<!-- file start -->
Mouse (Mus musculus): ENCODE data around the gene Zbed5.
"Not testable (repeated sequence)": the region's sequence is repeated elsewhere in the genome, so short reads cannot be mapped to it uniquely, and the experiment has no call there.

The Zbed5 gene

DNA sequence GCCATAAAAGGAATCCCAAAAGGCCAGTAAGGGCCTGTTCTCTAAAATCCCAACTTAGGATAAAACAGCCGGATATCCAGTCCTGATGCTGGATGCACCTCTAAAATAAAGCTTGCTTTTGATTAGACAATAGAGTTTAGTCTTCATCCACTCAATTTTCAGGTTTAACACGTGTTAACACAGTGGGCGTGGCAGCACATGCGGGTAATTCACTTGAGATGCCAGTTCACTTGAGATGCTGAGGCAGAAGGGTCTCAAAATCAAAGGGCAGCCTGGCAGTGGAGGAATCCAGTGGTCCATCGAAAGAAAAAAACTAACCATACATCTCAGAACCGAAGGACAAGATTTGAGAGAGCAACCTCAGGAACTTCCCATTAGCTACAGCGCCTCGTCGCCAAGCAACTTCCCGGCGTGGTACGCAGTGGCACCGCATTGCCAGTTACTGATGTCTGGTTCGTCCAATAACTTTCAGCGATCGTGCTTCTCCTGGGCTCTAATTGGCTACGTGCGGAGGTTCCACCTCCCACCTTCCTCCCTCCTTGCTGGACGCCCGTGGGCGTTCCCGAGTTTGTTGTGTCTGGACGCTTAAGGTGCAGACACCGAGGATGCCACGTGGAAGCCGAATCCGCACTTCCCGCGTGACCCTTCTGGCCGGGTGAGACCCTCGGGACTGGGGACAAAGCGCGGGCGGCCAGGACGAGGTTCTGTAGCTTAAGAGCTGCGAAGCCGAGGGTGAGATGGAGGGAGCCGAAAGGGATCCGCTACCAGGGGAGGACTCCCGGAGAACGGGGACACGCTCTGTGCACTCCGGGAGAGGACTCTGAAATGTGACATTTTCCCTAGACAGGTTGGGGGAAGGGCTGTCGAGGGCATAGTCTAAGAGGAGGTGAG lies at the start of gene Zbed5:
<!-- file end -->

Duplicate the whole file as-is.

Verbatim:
Mouse (Mus musculus): ENCODE data around the gene Zbed5.
"Not testable (repeated sequence)": the region's sequence is repeated elsewhere in the genome, so short reads cannot be mapped to it uniquely, and the experiment has no call there.

The Zbed5 gene

DNA sequence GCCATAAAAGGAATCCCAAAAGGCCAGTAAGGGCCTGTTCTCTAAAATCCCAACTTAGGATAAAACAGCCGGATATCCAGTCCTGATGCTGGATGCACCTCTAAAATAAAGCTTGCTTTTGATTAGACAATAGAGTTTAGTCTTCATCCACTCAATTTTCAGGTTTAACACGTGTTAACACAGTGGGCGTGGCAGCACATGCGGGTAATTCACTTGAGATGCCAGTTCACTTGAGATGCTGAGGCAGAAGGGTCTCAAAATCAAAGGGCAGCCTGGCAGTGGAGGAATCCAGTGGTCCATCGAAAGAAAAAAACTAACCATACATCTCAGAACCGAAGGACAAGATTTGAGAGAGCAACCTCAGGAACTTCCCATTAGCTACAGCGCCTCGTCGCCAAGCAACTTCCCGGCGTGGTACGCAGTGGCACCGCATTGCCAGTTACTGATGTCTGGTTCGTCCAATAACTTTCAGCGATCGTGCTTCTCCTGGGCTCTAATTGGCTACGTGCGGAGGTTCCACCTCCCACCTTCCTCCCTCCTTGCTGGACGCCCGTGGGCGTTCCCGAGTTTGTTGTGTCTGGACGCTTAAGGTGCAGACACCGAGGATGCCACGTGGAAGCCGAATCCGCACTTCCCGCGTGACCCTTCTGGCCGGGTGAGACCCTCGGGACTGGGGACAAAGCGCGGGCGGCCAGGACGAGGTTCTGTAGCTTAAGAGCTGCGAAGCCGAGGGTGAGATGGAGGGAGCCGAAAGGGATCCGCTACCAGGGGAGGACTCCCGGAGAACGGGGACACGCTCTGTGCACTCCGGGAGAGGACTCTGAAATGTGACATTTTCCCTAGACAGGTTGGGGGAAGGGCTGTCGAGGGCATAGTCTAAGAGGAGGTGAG lies at the start of gene Zbed5: